ALTA® Comments on RESPA by Kurt Pfotenhauer
May 15, 2008
WASHINGTON -- The American Land Title Association (ALTA) has filed its formal comments with the Department of Housing and Urban Development on proposed rules to amend the Real Estate Settlement Procedures Act (RESPA).
HUD recently granted a 30 day extension from May 13 to June 12 for public comment at the request of industry leaders and the 148 members of Congress who signed a letter to HUD Deputy Secretary Roy Bernardi urging the extension “given the potentially far-reaching impact of RESPA regulatory changes.”
ALTA CEO Kurt Pfotenhauer stated, “We thank Congressman Rubén Hinojosa (D-TX), Congresswoman Judy Biggert (R-IL), and the other Members of Congress for their leadership in this important rule-making process. We will use this additional time to more carefully study and prepare supplemental comments on the 600-page Regulatory Impact Analysis that accompanied the proposal.”
In its comments, ALTA expressed concern that certain provisions of the proposal are counterproductive to achieving the Department’s goal of simplifying the real estate transaction process and providing consumers with reliable and easy-to-understand information about loan terms and settlement costs to facilitate comparison shopping.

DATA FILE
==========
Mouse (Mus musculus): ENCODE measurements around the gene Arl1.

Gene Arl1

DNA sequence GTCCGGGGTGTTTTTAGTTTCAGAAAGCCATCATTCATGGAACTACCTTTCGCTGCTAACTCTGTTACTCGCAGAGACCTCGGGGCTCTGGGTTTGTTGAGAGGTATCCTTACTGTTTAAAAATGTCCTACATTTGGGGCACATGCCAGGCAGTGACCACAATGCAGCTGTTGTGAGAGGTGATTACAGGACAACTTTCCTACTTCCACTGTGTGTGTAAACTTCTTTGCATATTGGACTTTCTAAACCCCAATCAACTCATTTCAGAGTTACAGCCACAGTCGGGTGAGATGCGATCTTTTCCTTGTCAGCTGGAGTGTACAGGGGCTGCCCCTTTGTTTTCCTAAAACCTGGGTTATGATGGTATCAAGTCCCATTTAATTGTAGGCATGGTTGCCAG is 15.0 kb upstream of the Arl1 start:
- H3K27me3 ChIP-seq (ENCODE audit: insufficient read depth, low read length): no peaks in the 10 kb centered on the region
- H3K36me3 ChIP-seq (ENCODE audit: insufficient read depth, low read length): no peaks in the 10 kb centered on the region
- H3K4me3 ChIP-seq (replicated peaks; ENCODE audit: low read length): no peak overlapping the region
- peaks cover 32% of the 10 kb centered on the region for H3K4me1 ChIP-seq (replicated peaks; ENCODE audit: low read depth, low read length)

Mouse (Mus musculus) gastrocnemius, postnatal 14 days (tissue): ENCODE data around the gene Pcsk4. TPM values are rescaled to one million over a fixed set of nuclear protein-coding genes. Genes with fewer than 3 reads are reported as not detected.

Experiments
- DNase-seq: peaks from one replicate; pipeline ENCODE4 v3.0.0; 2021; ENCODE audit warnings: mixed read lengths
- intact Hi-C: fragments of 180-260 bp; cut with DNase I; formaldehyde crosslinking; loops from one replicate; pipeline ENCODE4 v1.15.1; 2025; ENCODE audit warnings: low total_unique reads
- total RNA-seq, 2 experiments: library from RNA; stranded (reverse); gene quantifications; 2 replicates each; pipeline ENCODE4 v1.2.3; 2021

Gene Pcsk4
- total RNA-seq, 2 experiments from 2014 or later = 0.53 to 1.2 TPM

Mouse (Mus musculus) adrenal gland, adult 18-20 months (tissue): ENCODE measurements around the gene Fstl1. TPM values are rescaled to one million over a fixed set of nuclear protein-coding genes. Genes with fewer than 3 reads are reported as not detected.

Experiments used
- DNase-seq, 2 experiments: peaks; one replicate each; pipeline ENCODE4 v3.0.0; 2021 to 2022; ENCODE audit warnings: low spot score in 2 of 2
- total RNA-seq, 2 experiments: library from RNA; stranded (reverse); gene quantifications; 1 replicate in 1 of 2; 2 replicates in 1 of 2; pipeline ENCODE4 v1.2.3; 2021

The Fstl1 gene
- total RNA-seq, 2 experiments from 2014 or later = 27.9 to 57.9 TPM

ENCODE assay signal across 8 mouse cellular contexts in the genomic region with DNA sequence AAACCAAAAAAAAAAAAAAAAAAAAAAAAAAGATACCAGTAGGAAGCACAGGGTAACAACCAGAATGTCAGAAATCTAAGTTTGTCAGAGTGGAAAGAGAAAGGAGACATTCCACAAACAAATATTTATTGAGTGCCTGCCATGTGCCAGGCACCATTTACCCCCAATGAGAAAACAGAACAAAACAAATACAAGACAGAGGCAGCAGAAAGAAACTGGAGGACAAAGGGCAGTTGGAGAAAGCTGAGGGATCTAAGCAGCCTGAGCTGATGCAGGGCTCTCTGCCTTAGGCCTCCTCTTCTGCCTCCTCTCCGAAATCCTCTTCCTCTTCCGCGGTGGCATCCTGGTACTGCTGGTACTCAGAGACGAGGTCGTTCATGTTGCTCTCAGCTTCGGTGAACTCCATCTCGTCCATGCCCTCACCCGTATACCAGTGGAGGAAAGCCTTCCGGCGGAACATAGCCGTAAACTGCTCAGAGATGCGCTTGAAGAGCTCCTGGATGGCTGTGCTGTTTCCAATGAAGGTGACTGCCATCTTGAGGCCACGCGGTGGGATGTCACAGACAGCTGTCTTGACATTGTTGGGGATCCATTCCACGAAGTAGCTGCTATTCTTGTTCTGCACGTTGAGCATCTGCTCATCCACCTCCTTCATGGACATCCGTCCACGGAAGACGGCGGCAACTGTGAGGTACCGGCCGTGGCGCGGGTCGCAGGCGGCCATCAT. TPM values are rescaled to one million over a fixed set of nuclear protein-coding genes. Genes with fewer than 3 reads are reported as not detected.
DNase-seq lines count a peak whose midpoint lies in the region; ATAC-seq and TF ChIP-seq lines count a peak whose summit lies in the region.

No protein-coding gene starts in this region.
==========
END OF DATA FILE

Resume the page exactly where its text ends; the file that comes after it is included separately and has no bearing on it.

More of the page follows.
Specifically, ALTA cited:
- The imposition of responsibility on the closing agent to read and interpret the closing script on behalf of the borrowers will increase costs for both sellers and borrowers, while coming too late in the process to help consumers.
- The proposed Good Faith Estimate (“GFE”) is long and complicated and does not allow for an easy comparison to the HUD-1 Settlement Statement (“HUD-1”).
- The imposition of tolerances and volume discounts create an anti-competitive environment that could disadvantage small businesses and give consumers fewer choices of settlement service providers.
- “RESPA reform cannot be resolved in one sweeping change without considering and appreciating the many moving parts of a residential real estate transaction,” said Pfotenhauer. “We urge the Department to carefully consider the potential problems and impractical effects of its proposed rule, and stand ready to help craft a solution that both benefits consumers and does not adversely affect our members.”